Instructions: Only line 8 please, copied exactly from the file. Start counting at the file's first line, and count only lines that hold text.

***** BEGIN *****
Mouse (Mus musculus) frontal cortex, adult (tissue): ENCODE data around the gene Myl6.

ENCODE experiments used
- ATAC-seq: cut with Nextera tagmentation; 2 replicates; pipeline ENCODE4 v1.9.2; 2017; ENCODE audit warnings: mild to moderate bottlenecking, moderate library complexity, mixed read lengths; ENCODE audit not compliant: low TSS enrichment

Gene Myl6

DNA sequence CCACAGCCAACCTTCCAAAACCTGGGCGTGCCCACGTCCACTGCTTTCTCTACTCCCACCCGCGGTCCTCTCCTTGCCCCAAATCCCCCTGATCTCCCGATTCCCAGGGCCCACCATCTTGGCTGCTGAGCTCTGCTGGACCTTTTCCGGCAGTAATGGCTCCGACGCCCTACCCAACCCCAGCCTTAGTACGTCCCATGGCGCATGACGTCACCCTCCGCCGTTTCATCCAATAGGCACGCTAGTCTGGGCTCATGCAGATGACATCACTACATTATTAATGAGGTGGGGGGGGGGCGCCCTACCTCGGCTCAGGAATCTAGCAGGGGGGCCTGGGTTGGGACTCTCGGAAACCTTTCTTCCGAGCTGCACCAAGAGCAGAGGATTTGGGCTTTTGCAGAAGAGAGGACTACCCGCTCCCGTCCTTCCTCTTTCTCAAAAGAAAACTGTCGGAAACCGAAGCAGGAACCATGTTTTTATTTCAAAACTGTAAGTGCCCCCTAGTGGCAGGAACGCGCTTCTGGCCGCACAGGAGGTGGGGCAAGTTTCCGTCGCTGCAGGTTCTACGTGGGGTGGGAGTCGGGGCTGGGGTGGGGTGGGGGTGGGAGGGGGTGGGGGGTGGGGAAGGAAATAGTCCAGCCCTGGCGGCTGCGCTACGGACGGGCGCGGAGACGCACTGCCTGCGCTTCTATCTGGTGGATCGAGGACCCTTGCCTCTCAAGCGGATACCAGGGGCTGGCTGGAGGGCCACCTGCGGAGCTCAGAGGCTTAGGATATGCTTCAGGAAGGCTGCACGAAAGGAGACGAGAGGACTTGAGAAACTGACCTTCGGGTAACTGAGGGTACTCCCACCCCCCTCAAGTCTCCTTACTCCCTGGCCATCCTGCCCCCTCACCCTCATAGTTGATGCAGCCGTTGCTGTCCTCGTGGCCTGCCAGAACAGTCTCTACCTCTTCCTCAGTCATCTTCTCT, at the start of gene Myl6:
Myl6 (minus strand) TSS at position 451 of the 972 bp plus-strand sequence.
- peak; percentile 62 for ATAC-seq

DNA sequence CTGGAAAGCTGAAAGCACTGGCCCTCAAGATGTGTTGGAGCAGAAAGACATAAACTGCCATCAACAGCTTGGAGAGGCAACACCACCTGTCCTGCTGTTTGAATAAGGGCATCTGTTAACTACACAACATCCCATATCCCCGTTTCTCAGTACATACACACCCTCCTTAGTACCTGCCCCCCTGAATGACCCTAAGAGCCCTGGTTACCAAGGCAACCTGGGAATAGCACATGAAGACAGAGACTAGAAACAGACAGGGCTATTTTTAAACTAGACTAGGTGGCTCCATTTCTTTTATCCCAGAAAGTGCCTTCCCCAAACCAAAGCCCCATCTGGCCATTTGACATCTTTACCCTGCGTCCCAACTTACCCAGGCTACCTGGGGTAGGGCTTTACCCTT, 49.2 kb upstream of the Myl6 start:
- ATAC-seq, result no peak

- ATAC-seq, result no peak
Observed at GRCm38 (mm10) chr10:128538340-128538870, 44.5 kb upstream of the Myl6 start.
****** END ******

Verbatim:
DNA sequence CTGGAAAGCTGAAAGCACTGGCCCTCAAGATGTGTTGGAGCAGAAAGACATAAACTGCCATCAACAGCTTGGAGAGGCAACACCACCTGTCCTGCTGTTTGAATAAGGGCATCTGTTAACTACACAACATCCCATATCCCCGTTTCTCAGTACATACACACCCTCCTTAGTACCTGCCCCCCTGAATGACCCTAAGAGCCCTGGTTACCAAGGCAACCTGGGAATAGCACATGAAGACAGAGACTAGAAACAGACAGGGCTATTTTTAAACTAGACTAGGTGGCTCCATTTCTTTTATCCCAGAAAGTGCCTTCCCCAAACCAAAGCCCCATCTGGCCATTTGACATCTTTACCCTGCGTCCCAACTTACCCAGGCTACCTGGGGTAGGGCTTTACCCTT, 49.2 kb upstream of the Myl6 start: